Nelson Mandela Bay Tourism will be able to accommodate hearing-impaired tourists after 14 tour guides receive training in basic sign language next month.
The training, which begins on March 22, is a R67 000 municipal initiative and will see tour guides in the city walk away with the valuable skill of basic sign language.
Economic development, tourism and agriculture committee chairman Andrew Whitfield said the training was announced last year and was part of the theme of universal access.
“The concept touched on key issues including people with disabilities and we made a commitment that we would focus our efforts on ensuring that we address the issues of disabilities. Sign language is something that needs attention,” he said.
“We need to make sure that tour guides are fully equipped in engaging all our visitors, including the hearing impaired. We are also creating awareness of the importance of universal access around tourism and it was a commitment that we made right up front.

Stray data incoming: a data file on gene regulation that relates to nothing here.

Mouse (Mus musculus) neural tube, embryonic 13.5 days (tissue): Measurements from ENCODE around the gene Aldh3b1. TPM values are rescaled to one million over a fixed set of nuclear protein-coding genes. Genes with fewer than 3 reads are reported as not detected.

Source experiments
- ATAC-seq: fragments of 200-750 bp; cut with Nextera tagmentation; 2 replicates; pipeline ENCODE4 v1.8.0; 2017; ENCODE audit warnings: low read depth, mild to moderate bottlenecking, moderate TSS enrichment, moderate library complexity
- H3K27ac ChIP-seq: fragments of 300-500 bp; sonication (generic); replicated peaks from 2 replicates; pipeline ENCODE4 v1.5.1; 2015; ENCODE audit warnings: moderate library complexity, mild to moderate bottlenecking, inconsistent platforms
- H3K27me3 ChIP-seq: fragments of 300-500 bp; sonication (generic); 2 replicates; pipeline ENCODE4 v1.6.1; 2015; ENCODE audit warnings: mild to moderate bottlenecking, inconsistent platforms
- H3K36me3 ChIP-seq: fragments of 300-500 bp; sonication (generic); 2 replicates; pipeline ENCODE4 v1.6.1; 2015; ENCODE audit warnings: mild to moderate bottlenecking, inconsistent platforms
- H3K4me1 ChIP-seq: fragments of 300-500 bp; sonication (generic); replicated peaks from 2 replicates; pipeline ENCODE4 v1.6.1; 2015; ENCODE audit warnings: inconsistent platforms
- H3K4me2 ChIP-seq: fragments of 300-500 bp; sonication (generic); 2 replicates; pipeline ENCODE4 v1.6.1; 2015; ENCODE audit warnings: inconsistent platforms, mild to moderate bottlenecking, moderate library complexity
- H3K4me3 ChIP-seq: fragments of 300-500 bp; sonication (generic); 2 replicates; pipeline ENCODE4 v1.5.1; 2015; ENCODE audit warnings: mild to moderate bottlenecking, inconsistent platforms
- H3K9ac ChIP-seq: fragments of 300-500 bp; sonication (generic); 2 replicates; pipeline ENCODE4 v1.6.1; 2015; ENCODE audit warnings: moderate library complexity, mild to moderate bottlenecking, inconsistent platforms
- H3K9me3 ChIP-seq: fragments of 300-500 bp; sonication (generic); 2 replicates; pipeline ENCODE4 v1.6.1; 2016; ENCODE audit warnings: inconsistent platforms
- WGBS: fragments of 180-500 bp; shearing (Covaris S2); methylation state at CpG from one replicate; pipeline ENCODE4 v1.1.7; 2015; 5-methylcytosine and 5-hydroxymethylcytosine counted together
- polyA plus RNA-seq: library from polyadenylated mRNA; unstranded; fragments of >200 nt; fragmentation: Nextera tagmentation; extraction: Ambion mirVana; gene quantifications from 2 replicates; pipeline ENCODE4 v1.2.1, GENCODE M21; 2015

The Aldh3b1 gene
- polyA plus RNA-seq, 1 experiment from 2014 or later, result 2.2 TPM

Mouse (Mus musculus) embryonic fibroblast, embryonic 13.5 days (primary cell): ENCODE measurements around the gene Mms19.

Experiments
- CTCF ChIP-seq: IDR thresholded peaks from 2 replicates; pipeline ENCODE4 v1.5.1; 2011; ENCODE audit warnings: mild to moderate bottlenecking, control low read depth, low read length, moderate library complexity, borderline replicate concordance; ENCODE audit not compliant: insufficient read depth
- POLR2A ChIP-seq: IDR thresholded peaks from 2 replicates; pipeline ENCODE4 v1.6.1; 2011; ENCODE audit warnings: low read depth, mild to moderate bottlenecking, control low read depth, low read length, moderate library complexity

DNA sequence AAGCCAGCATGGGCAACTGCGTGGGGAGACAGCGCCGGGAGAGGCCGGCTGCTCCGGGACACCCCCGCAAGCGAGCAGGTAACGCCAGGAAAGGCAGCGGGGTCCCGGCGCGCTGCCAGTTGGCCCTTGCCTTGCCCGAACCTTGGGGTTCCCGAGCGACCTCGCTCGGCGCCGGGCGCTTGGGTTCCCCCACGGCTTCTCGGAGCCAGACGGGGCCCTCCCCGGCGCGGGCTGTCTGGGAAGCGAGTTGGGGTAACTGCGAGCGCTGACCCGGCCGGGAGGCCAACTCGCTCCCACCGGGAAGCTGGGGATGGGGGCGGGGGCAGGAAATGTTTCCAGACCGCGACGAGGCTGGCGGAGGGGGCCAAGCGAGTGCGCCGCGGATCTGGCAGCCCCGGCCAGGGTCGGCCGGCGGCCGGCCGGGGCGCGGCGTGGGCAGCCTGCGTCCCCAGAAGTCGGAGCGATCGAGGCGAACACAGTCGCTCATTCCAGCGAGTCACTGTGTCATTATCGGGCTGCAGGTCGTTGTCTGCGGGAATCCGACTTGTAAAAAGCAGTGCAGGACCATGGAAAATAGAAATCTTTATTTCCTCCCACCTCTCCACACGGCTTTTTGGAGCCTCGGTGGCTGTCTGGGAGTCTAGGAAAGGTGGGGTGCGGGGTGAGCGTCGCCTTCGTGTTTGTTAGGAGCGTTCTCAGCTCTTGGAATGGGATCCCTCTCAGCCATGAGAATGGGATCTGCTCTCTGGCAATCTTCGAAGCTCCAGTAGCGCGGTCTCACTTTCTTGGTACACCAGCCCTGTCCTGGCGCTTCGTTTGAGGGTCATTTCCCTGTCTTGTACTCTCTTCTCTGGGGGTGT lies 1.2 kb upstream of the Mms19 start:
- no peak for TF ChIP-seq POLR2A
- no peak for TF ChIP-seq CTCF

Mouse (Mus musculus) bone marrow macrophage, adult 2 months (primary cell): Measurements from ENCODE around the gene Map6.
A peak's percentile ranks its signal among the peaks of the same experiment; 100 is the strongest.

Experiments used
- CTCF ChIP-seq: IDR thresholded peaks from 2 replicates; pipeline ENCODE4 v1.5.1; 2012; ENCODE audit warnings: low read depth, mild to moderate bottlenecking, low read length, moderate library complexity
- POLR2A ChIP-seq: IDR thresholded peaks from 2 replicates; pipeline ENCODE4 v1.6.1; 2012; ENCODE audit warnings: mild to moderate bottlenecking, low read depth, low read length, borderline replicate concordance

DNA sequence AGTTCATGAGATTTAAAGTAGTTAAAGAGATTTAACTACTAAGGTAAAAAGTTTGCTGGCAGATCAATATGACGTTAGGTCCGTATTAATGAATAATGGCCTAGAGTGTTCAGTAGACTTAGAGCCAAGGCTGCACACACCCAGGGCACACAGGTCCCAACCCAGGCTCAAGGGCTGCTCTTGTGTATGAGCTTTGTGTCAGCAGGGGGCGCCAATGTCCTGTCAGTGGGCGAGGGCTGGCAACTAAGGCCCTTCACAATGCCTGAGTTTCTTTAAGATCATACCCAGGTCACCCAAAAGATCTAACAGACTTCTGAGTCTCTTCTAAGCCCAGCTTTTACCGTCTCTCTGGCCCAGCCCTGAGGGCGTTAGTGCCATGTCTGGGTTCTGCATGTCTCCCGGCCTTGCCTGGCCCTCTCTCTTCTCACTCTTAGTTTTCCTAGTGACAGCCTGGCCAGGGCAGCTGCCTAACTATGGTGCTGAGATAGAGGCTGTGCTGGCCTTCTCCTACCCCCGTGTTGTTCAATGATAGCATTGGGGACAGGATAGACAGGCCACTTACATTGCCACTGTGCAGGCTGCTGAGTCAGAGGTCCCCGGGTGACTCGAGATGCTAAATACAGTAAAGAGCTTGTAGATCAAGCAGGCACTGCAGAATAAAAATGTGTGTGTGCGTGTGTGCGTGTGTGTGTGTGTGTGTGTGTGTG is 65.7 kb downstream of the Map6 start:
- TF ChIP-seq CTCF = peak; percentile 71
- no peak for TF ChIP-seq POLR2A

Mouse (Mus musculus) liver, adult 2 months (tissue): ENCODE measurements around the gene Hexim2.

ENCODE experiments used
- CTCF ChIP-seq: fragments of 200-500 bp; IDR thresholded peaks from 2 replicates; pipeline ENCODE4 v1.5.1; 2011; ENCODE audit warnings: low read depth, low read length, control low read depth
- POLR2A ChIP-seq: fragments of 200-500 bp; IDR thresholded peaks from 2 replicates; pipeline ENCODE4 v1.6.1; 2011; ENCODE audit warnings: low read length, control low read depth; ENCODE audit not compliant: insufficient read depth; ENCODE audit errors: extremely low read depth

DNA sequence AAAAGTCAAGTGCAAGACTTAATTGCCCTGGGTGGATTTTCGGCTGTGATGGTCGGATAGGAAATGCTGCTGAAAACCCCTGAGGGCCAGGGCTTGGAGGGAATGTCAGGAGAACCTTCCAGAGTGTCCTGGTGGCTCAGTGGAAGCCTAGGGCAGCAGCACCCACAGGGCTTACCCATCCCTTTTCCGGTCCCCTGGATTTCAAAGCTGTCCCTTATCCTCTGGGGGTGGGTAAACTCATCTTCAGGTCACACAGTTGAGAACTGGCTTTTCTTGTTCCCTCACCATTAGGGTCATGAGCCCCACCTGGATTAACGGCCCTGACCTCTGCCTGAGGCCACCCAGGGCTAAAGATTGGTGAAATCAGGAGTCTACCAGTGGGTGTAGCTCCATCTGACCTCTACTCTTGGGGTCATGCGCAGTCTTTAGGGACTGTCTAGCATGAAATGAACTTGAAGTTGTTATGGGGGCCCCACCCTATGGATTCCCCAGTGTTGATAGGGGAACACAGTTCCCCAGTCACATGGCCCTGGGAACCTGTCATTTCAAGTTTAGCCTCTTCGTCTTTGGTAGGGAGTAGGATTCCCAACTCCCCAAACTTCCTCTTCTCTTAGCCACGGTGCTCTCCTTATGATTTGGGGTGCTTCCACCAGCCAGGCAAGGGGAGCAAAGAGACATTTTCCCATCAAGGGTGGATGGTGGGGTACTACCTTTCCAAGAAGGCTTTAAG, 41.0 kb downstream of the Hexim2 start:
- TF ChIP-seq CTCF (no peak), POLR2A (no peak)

“We are always dealing with visitors who have challenges with access – sign language is an important skill for everyone to have and we want to make sure that we are prepared for any eventuality and all visitors.”
Tour guide and New Brighton-based Lungton Tours owner Lungelo Ngabaza said his inability to communicate in sign language had always worried him.
“I have never encountered a tour with a deaf person, but the thought of how I would handle that situation has always haunted me.
“To have this skill could have a very positive impact on my business,” Ngabaza said.
Ikhaya Lam Tours and Lodge owner Lester Barendse said it was important for tour guides to at least know the basics of sign language.
“I feel that having the skill is very important as it is the official language for deaf people,” Barendse said.